on television has come of age. Chefs now belong to a hallowed profession
and the great ones enjoy well-earned celebrity status. Atlanta headquartered
Turner South, one member of the vast Turner empire that spawned CNN and
the Superstation, made the momentous decision to offer in its fall menu
a regular food show and call it Home Plate. It debuts this
month and features one of the hottest Chefs today, Marvin Woods, the renowned
cookbook author who has a culinary career second to none.
The show, headed by esteemed Turner South Executive
Producer Mike Thomas supported by his talented Turner crew, was constructed
for the premiere slots during seven steamy days at Viking Culinary Institute
on Atlantas fabled Peachtree Street. Chef Woods youthful appearance
and good-naturedness somehow masks 20 years of gourmet food preparation
at some of the countrys most acclaimed restaurants including The
Sea Grill at Rockefeller Center, Café Beulah in New York and Savannah
and a stint at The National Hotel in South Beach. Throughout each experience,
his reputation for infusing international flair and new flavors to traditional
Southern dishes broadened his already huge fan base.
studio stage for Home Plate showcases Marvin Woods before
the kitchen counter, along with state of the art implements and accessories,
plus fresh ingredients to prepare his to-die-for signature dishes: Southern-Exposed
Fried Chickenits marinated in buttermilk, fried after battering
in a spiced up flour mixture, then baked for a crispy, greaseless result.
Then theres his light and satisfying Gumbo, Bourbon-Soaked Pork
Chops, Barbequed Short Ribs and SoutherSummer Ratatouille. Each dish is
expertly presented through the artistic genius of renowned food stylist
Virginia Willis and her talented staff.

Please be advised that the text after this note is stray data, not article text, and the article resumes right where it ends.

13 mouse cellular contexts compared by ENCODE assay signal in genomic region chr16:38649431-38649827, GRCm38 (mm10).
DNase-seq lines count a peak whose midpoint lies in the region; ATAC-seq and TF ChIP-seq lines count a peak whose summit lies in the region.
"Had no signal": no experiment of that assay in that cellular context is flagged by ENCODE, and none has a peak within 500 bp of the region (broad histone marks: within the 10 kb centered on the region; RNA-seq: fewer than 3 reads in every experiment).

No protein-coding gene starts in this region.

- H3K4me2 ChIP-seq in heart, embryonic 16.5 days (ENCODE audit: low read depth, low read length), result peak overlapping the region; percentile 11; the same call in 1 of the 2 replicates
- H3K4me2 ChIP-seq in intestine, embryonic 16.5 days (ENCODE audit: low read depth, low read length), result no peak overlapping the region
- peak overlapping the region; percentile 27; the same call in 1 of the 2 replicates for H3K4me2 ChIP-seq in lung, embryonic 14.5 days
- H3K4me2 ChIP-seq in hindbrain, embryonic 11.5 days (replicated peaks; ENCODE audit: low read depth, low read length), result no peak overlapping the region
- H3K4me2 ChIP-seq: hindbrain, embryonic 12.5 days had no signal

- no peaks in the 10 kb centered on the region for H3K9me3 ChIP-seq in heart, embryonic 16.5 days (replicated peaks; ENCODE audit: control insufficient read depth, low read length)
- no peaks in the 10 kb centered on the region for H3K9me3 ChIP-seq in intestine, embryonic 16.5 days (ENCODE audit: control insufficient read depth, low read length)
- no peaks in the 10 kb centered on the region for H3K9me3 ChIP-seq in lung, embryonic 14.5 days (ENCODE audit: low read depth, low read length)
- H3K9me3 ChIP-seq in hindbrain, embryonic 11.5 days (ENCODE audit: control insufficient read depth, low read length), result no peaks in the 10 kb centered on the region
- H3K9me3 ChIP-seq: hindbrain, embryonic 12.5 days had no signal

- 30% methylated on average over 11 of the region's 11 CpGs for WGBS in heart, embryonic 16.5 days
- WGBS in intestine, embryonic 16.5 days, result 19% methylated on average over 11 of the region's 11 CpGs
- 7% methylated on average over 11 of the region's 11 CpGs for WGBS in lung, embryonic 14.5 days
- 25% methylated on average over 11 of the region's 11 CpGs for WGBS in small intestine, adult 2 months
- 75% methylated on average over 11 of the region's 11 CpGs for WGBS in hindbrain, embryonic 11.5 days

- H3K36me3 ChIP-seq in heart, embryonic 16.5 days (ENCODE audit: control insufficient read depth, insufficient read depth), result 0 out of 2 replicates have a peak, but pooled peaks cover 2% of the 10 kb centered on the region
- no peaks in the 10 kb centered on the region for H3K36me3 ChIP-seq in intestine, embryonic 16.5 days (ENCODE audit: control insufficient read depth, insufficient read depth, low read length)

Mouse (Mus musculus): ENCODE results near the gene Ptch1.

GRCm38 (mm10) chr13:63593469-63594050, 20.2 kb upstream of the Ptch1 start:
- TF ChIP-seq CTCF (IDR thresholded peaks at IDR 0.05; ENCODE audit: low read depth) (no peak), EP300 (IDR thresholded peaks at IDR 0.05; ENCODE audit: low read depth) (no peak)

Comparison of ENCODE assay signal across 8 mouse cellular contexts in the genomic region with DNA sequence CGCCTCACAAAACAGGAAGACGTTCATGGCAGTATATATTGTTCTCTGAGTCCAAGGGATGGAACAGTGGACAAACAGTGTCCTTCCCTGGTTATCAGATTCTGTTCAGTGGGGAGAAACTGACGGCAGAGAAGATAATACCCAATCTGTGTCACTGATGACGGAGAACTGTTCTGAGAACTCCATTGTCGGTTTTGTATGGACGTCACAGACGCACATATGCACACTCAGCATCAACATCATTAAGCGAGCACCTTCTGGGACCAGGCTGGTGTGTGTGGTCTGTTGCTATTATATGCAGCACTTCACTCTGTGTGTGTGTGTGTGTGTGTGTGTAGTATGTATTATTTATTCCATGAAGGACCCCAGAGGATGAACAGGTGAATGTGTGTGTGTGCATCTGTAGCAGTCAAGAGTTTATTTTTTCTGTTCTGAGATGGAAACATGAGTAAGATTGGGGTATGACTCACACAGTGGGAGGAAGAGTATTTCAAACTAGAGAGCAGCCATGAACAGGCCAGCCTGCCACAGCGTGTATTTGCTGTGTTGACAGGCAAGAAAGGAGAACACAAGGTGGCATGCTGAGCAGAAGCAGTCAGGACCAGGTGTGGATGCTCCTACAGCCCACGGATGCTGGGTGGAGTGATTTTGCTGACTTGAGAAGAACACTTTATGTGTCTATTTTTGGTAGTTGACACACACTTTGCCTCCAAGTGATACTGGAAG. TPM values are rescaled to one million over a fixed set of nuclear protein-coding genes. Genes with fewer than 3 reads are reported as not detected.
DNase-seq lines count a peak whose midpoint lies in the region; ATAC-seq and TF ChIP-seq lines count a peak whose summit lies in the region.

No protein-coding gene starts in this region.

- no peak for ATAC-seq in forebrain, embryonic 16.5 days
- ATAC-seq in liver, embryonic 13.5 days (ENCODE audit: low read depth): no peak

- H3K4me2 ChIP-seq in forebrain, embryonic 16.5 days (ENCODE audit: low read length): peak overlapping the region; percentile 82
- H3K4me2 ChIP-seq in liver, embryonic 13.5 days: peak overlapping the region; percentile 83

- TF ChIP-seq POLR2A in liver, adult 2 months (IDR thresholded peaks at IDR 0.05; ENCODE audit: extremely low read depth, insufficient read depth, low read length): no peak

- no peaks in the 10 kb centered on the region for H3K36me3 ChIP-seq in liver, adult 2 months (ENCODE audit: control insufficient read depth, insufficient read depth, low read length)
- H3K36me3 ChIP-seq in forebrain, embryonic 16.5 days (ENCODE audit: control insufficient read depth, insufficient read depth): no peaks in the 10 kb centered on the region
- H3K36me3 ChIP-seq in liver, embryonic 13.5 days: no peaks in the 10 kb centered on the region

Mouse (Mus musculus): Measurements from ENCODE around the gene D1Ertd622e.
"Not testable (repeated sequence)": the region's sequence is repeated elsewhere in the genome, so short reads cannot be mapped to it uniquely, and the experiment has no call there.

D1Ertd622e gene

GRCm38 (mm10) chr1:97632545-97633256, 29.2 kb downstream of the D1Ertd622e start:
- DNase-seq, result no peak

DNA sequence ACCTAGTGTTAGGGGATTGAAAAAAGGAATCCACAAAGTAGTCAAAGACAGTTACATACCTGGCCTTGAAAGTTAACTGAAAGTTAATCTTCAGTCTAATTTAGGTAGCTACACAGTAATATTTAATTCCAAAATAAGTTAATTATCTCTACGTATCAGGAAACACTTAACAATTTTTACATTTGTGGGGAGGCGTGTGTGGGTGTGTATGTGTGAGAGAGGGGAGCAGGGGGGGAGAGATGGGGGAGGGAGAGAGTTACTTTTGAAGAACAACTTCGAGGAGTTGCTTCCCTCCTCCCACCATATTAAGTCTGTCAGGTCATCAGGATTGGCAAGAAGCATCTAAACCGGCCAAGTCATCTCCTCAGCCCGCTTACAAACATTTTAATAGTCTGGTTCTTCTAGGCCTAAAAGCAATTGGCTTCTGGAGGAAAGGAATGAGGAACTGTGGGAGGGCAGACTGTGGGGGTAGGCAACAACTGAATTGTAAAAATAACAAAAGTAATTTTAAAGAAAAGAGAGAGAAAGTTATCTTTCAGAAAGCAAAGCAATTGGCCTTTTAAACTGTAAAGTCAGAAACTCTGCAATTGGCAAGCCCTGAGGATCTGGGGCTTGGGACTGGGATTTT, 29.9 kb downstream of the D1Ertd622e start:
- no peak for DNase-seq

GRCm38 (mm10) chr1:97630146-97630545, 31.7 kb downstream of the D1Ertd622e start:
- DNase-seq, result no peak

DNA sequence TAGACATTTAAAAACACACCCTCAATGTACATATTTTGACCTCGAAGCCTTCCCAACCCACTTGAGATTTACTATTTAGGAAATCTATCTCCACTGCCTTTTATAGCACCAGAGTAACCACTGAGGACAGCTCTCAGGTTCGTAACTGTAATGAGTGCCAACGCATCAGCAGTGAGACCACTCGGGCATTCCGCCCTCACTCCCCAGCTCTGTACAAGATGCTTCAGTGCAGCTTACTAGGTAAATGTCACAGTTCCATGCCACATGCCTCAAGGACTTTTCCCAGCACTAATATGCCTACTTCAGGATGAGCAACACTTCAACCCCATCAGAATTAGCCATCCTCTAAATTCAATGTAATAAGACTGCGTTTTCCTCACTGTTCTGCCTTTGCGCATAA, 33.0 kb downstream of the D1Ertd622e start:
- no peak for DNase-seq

Woods is an effective ambassador for the flavor filled world called the
Low Country, an eighty square mile area surrounding Charleston and Savannah.
He has become the unofficial and universally respected spokesperson for
the essentially African cooking styles, which include influences from
Spain, France and the Caribbean. These combine to make up one of the most
intriguing regional cuisines which Chef Woods has brilliantly synthesized
in his recipes and cooking demonstrations. With such originality,
Home Plate is a sure bet to become a winner.
Magnifying Woods' entertaining stage presence, Home Plate
features a guest alongside the Chef during each show. Usually they are
restaurant owners, cookbook authors, or, in my case, food and wine writers
who know the terrain, accents and palates where Marvin Woods gleaned the
foundation for his recipes. I did two joyous September shows with Chef
Woods and spent studio time chatting with his wife, Petra and young Chris,
a precocious fourth grader. They are the kind of folks you want as next-door
Low Country Cooking, (William Morrow/Harper Collins) contains 125
of Chef Woods recipes for Southern Cooking, and is much more than
another great cookbook. We are good story tellers here in the South,
the Chef told his television audience one afternoon in Atlanta, and
theres drama in the origin of things like okra and how slaves got
it into the south. Woods shares many historical tidbits on the origin
of dishes and the naming of ingredients. He emphasizes the importance
of African-American cooks in Southern life and heritage. His eloquence
assured the success of the cookbook, and took Chef Woods on a yearlong
Woods also knows the history of rice, the omnipresent ingredient in Low-Country
cooking. Rice, he observed, has been grown in Africa
for centuries and slaves introduced it into the coastal South. It was
so lucrative that it was called Carolina Gold. He added
that one of his goals through the television show forum is to bring
a fresh approach to old favorites as well as creating new ones.
Home Plate by presenting Chef Woods fresh approach to
one of Americas finest cuisines, is already receiving critical acclaim.
I asked what more does a young man, who, in addition to his television
fame, has twice been a featured Chef at The James Beard House, plan for
the future? Im going to open my restaurant soon, he
revealed. Diners will be excited.
Ill be there often, particularly when I crave some Crab and Shrimp
Pilau and Five-Greens Rice, finished with Praline Bread Pudding. Marvin
Woods is my kind of chef.
Some more exceptional Chefs
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the handcrafted cheeses of Sweet Grass Dairy . . .
or . . .
. . wines from North Georgia's Three Sisters Vineyard.